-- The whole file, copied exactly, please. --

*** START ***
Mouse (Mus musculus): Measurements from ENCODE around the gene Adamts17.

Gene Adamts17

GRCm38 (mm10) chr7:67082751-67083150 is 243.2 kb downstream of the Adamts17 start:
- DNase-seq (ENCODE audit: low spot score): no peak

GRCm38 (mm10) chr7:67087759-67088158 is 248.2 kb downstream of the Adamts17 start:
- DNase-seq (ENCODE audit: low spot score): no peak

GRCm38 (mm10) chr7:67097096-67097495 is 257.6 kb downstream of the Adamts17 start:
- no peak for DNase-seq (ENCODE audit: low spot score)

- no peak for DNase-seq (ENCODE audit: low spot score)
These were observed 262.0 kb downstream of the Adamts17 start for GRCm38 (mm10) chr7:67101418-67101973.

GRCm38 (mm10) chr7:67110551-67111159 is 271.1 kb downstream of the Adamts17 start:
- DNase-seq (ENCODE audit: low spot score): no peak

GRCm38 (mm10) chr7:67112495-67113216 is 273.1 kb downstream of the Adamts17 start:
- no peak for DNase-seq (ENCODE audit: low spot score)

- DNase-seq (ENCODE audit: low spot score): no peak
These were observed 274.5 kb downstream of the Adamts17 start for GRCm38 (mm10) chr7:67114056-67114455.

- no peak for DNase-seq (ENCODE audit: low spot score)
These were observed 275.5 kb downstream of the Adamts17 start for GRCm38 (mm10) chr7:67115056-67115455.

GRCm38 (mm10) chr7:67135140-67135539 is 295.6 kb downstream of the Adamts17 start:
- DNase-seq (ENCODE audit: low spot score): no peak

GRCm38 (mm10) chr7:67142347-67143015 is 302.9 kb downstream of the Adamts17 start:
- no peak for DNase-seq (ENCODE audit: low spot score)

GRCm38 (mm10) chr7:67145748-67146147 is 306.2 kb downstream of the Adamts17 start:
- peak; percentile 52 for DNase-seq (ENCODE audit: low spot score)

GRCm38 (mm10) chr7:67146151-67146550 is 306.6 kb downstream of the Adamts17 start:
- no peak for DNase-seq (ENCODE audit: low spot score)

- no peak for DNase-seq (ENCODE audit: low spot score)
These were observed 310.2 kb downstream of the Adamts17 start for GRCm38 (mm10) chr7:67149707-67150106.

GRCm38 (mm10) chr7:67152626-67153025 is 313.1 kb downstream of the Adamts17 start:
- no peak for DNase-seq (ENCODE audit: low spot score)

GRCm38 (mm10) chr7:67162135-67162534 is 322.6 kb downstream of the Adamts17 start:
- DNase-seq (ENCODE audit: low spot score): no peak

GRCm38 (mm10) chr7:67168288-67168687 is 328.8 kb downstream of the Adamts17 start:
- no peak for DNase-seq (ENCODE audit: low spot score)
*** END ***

Mouse (Mus musculus): Measurements from ENCODE around the gene Adamts17.

Gene Adamts17

GRCm38 (mm10) chr7:67082751-67083150 is 243.2 kb downstream of the Adamts17 start:
- DNase-seq (ENCODE audit: low spot score): no peak

GRCm38 (mm10) chr7:67087759-67088158 is 248.2 kb downstream of the Adamts17 start:
- DNase-seq (ENCODE audit: low spot score): no peak

GRCm38 (mm10) chr7:67097096-67097495 is 257.6 kb downstream of the Adamts17 start:
- no peak for DNase-seq (ENCODE audit: low spot score)

- no peak for DNase-seq (ENCODE audit: low spot score)
These were observed 262.0 kb downstream of the Adamts17 start for GRCm38 (mm10) chr7:67101418-67101973.

GRCm38 (mm10) chr7:67110551-67111159 is 271.1 kb downstream of the Adamts17 start:
- DNase-seq (ENCODE audit: low spot score): no peak

GRCm38 (mm10) chr7:67112495-67113216 is 273.1 kb downstream of the Adamts17 start:
- no peak for DNase-seq (ENCODE audit: low spot score)

- DNase-seq (ENCODE audit: low spot score): no peak
These were observed 274.5 kb downstream of the Adamts17 start for GRCm38 (mm10) chr7:67114056-67114455.

- no peak for DNase-seq (ENCODE audit: low spot score)
These were observed 275.5 kb downstream of the Adamts17 start for GRCm38 (mm10) chr7:67115056-67115455.

GRCm38 (mm10) chr7:67135140-67135539 is 295.6 kb downstream of the Adamts17 start:
- DNase-seq (ENCODE audit: low spot score): no peak

GRCm38 (mm10) chr7:67142347-67143015 is 302.9 kb downstream of the Adamts17 start:
- no peak for DNase-seq (ENCODE audit: low spot score)

GRCm38 (mm10) chr7:67145748-67146147 is 306.2 kb downstream of the Adamts17 start:
- peak; percentile 52 for DNase-seq (ENCODE audit: low spot score)

GRCm38 (mm10) chr7:67146151-67146550 is 306.6 kb downstream of the Adamts17 start:
- no peak for DNase-seq (ENCODE audit: low spot score)

- no peak for DNase-seq (ENCODE audit: low spot score)
These were observed 310.2 kb downstream of the Adamts17 start for GRCm38 (mm10) chr7:67149707-67150106.

GRCm38 (mm10) chr7:67152626-67153025 is 313.1 kb downstream of the Adamts17 start:
- no peak for DNase-seq (ENCODE audit: low spot score)

GRCm38 (mm10) chr7:67162135-67162534 is 322.6 kb downstream of the Adamts17 start:
- DNase-seq (ENCODE audit: low spot score): no peak

GRCm38 (mm10) chr7:67168288-67168687 is 328.8 kb downstream of the Adamts17 start:
- no peak for DNase-seq (ENCODE audit: low spot score)